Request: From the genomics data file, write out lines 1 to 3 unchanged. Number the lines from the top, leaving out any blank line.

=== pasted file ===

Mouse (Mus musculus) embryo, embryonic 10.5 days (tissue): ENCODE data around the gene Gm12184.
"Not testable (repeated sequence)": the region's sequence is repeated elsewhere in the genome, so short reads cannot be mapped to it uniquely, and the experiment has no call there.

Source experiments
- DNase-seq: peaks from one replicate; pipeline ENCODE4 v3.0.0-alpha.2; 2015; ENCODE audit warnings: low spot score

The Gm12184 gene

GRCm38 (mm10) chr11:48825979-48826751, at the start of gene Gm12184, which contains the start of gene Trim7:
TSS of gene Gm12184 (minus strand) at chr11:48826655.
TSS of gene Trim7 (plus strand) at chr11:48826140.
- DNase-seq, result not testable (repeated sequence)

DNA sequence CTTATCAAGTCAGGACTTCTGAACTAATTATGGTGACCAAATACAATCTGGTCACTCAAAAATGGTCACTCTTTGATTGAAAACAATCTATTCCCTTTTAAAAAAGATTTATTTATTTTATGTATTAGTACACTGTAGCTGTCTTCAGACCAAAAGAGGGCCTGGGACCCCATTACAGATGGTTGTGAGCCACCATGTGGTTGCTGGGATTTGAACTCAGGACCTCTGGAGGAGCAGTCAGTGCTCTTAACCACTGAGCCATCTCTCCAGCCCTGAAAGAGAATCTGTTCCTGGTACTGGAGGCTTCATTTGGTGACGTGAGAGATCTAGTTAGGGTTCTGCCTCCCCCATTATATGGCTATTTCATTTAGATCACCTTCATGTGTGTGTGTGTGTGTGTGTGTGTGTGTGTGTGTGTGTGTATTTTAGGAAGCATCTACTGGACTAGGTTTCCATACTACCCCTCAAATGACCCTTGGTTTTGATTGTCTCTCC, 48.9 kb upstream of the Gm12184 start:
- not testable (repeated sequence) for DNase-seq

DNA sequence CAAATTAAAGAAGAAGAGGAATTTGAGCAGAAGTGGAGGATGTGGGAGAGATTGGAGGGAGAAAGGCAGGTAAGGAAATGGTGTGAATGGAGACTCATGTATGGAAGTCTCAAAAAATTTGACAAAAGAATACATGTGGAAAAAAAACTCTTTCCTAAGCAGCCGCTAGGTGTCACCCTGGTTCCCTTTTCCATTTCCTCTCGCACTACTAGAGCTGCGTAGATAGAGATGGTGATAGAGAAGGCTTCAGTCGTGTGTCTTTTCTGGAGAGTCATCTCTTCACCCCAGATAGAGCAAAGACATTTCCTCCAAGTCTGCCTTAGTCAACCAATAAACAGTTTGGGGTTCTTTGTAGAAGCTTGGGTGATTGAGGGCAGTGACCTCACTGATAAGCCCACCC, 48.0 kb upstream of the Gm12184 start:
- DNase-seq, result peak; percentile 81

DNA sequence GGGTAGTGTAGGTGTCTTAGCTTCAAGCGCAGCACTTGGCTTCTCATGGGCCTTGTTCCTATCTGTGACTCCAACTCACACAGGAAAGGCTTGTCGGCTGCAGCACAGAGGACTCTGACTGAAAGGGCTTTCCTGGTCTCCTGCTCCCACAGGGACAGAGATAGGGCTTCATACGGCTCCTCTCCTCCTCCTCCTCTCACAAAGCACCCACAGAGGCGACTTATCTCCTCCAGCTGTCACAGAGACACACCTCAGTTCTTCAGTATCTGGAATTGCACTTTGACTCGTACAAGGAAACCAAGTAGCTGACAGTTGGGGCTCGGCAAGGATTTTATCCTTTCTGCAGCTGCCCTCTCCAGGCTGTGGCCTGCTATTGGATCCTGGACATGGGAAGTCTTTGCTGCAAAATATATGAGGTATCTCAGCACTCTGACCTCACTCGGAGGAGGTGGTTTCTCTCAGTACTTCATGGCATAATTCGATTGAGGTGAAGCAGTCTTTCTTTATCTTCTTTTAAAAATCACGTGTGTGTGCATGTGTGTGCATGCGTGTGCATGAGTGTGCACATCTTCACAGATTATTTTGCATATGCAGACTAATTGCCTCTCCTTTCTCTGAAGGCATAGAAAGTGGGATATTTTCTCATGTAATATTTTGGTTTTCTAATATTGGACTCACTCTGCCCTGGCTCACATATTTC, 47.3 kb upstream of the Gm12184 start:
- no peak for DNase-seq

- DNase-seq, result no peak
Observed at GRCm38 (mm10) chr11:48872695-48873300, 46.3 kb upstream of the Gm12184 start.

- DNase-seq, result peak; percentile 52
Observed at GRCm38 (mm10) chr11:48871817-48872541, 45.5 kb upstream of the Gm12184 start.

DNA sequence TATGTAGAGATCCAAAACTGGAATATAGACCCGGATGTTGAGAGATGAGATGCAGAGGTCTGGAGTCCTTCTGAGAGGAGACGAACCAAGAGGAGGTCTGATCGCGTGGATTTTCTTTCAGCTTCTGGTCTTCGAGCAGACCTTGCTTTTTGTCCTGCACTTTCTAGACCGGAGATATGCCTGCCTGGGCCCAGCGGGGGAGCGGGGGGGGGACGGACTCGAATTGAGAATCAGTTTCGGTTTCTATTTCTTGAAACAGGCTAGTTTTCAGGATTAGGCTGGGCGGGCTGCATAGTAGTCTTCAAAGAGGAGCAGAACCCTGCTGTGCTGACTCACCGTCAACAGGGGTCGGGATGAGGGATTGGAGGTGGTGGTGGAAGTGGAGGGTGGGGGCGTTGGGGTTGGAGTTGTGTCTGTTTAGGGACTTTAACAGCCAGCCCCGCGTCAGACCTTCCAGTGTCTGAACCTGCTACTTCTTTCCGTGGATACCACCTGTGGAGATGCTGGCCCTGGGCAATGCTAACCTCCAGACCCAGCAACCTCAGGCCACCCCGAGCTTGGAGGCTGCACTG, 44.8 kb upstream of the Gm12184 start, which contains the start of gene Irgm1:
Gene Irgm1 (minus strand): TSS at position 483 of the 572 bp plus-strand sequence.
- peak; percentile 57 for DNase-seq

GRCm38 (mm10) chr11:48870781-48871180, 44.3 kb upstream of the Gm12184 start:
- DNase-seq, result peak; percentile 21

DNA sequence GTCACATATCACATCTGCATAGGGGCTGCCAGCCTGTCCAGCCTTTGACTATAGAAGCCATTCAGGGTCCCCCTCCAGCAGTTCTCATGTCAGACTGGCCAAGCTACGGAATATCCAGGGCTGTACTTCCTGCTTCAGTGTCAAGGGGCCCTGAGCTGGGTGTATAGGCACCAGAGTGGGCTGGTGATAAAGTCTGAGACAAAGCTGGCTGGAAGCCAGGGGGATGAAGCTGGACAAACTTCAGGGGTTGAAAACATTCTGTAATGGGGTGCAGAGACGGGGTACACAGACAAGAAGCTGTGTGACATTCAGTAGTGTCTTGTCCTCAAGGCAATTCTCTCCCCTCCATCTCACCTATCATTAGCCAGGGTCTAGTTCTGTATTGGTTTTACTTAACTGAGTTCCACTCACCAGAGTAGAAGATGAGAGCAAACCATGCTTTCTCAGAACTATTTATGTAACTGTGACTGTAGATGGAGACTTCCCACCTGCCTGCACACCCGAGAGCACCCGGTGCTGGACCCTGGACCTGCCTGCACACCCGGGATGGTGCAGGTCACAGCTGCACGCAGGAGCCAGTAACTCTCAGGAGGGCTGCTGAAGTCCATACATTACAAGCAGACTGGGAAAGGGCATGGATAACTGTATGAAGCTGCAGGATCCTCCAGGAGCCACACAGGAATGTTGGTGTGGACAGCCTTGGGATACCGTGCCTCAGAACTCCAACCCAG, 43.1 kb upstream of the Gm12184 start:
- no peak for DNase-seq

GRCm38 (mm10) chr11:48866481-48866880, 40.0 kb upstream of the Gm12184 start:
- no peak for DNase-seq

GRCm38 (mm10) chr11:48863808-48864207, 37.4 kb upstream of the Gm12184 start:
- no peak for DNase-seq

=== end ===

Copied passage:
Mouse (Mus musculus) embryo, embryonic 10.5 days (tissue): ENCODE data around the gene Gm12184.
"Not testable (repeated sequence)": the region's sequence is repeated elsewhere in the genome, so short reads cannot be mapped to it uniquely, and the experiment has no call there.

Source experiments